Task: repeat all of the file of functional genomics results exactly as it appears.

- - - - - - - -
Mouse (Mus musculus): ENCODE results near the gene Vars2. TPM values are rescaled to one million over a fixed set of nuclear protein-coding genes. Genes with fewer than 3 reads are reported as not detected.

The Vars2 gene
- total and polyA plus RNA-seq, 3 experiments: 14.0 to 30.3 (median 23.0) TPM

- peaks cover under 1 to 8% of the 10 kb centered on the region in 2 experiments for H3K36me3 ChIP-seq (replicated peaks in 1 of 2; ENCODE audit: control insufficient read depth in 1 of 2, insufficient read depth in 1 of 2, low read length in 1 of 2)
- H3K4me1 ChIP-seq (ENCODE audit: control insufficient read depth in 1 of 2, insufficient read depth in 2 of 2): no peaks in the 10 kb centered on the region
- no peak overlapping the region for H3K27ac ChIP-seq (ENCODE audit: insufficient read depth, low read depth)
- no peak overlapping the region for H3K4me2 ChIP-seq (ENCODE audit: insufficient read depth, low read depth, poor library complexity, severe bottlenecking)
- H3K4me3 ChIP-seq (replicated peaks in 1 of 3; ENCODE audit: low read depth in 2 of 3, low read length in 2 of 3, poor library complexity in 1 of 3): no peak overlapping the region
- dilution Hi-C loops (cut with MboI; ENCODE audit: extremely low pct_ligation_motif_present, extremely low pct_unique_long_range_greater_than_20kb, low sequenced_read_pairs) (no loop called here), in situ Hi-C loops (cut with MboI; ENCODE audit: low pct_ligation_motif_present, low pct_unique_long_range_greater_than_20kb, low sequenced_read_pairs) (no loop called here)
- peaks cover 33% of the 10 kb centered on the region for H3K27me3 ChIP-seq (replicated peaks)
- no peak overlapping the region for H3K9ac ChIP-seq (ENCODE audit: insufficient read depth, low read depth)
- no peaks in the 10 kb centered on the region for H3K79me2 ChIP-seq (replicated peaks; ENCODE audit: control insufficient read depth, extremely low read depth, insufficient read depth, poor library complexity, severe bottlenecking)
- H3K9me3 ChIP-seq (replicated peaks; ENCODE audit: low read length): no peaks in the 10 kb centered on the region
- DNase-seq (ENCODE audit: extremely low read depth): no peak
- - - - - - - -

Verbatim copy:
Mouse (Mus musculus): ENCODE results near the gene Vars2. TPM values are rescaled to one million over a fixed set of nuclear protein-coding genes. Genes with fewer than 3 reads are reported as not detected.

The Vars2 gene
- total and polyA plus RNA-seq, 3 experiments: 14.0 to 30.3 (median 23.0) TPM

- peaks cover under 1 to 8% of the 10 kb centered on the region in 2 experiments for H3K36me3 ChIP-seq (replicated peaks in 1 of 2; ENCODE audit: control insufficient read depth in 1 of 2, insufficient read depth in 1 of 2, low read length in 1 of 2)
- H3K4me1 ChIP-seq (ENCODE audit: control insufficient read depth in 1 of 2, insufficient read depth in 2 of 2): no peaks in the 10 kb centered on the region
- no peak overlapping the region for H3K27ac ChIP-seq (ENCODE audit: insufficient read depth, low read depth)
- no peak overlapping the region for H3K4me2 ChIP-seq (ENCODE audit: insufficient read depth, low read depth, poor library complexity, severe bottlenecking)
- H3K4me3 ChIP-seq (replicated peaks in 1 of 3; ENCODE audit: low read depth in 2 of 3, low read length in 2 of 3, poor library complexity in 1 of 3): no peak overlapping the region
- dilution Hi-C loops (cut with MboI; ENCODE audit: extremely low pct_ligation_motif_present, extremely low pct_unique_long_range_greater_than_20kb, low sequenced_read_pairs) (no loop called here), in situ Hi-C loops (cut with MboI; ENCODE audit: low pct_ligation_motif_present, low pct_unique_long_range_greater_than_20kb, low sequenced_read_pairs) (no loop called here)
- peaks cover 33% of the 10 kb centered on the region for H3K27me3 ChIP-seq (replicated peaks)
- no peak overlapping the region for H3K9ac ChIP-seq (ENCODE audit: insufficient read depth, low read depth)
- no peaks in the 10 kb centered on the region for H3K79me2 ChIP-seq (replicated peaks; ENCODE audit: control insufficient read depth, extremely low read depth, insufficient read depth, poor library complexity, severe bottlenecking)
- H3K9me3 ChIP-seq (replicated peaks; ENCODE audit: low read length): no peaks in the 10 kb centered on the region
- DNase-seq (ENCODE audit: extremely low read depth): no peak